The most promising techniques for prevention of biofouling on marine sensors have been investigated in the project. Due to the complexity of the biofouling process which depends on the season, the location (arctic, temperate, tropic) and on the water type (estuary, coast, open ocean) the process of choosing the appropriate antifouling strategy (single method or a combination of different methods) for a special type of sensor is complex as well. In order to aid a potential user a web-based software selection tool has been developed. The user is guided through a “decision tree” and finally reaches recommendation for his special application (single antifouling method). In addition, another tool shows which combinations of antifouling methods are valid and which should be avoided. The tools together with information on BRIMOM results and literature citations are disseminated through a website which will be maintained and updated for several years.
Hydrogels containing the appropriate active compound are effective at preventing both hard and soft marine fouling organisms. Trials in the Clyde estuary have shown that impregnated gels are highly effective at preventing fouling for up to three months. The development of algal biofilms on optical sensors is initially important and may significantly impair instrument readings. However, subsequent macrofouling may completely obliterate the signals in some instrumentation. Panel trials were specifically designed to test the anti-fouling properties of impregnated hydrogels against microfouling and, more importantly, the peak settlement of a major-fouling organism Semi-balanus balanoides. The hydrogels coatings have been shown to be able to prevent the majority of settlement during the intensive barnacle and mussel settlement seasons. The time that gel protected instruments are deployed before this settlement season does not appear to effect their macro-antifouling ability, as long as the deployment prior to settlement does not exceed the working life of the hydrogels (c.a. 3 months).
The Ifremer local chlorination technique with metallic mesh electode has been successfully testing on much kind of instruments during BRIMOM project. This technology is compatible with autonomous monitoring in terms of energy need and mechanical design. Ifremer plan to distribute this know how to instrument manufacturers in the next three years. First contacts are in progress with instrument manufacturers, additional ones should contact us idf interested. The Ifremer local chlorination technique with oxide window coating electode has been successfully testing on one optical instrument during BRIMOM project. This technology is very promising. Further collaborations with instrument manufacturers should be engaged in the next three years in order to develop the technique.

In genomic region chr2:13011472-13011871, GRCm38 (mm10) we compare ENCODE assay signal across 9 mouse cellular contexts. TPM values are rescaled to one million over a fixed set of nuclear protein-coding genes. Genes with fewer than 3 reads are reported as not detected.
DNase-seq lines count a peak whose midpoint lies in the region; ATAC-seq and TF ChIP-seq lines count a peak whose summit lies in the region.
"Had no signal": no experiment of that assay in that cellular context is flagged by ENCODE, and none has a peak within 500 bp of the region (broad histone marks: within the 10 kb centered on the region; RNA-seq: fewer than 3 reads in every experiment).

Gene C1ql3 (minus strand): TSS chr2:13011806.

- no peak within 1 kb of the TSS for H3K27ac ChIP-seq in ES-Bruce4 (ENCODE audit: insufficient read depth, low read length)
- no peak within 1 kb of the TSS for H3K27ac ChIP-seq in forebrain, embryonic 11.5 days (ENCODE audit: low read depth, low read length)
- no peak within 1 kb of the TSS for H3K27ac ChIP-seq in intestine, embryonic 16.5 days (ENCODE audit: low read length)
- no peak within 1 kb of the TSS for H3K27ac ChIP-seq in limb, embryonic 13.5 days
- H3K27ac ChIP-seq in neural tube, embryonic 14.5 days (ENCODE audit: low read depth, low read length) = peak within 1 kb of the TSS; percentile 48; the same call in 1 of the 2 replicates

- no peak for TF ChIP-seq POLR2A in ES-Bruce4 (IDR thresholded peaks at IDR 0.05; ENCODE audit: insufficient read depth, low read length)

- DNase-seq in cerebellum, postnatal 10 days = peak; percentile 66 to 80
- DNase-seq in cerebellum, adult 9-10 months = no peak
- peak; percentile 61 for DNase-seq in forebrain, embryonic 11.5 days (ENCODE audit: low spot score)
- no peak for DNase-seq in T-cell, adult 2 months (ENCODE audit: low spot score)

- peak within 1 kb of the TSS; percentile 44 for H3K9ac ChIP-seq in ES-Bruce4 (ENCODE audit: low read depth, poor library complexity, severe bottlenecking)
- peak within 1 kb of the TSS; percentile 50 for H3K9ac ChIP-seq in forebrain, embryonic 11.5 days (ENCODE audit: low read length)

BRIMOM initially considered a wide range of instruments but necessarily focussed on several key sensors on which the biofouling assessment studies were conducted: - Optical transmissometers; - Optical fluorimeters; - Optical dissolved oxygen; - Membrane sensors (dissolved oxygen, pH). All commercial instruments currently available have been developed for scientific purposes where deployment periods may be several hours or days. None have been designed specifically for long term (3-12 months) deployments. Chelsea Instruments (CI)recognises that the market for in situ instruments is changing with the emphasis on long term deployments and extended data sets. In response to this CI is assessing which are the most suitable boifouling prevention technologies and how existing instruments may be modified. It may be necessary to design bespoke instruments for long term deployments in preference to modifying existing ones. Biofouling reduction is only one aspect that must be considered. There is the need for more reliable instruments that are designed for use in long term monitoring programmes. The modification of existing instruments would include material changes, replacing recessed optical windows for flush mounted versions, coating of existing window geometries to incorporate local chlorination, redesigning wipers and brushes to be more effective and modifications to install replaceable hydrogels. This approach may have a higher cost base than above, but will enable manufacturers an early entry into the market. A new design enables manufacturers to address all these areas at the early stages of development. Production design and production costs can be assessed in order to keep the instrumentation competitive. The design must be simple to operate and easy to maintain by the user. Downtime must be minimised when returning to the manufacture for service and calibration. Therefore instruments must also be easy for the manufacturer to diagnose faults and repair. Collaboration with scientists and end users will ensure that appropriate technologies are incorporated, with future stretch potential. There will be significant costs associated with the development and design of new instrumentation. It will be very important to correctly confirm the market requirements for each instrument. This will most likely be a system approach where interface specification data will be as import as the other design criteria.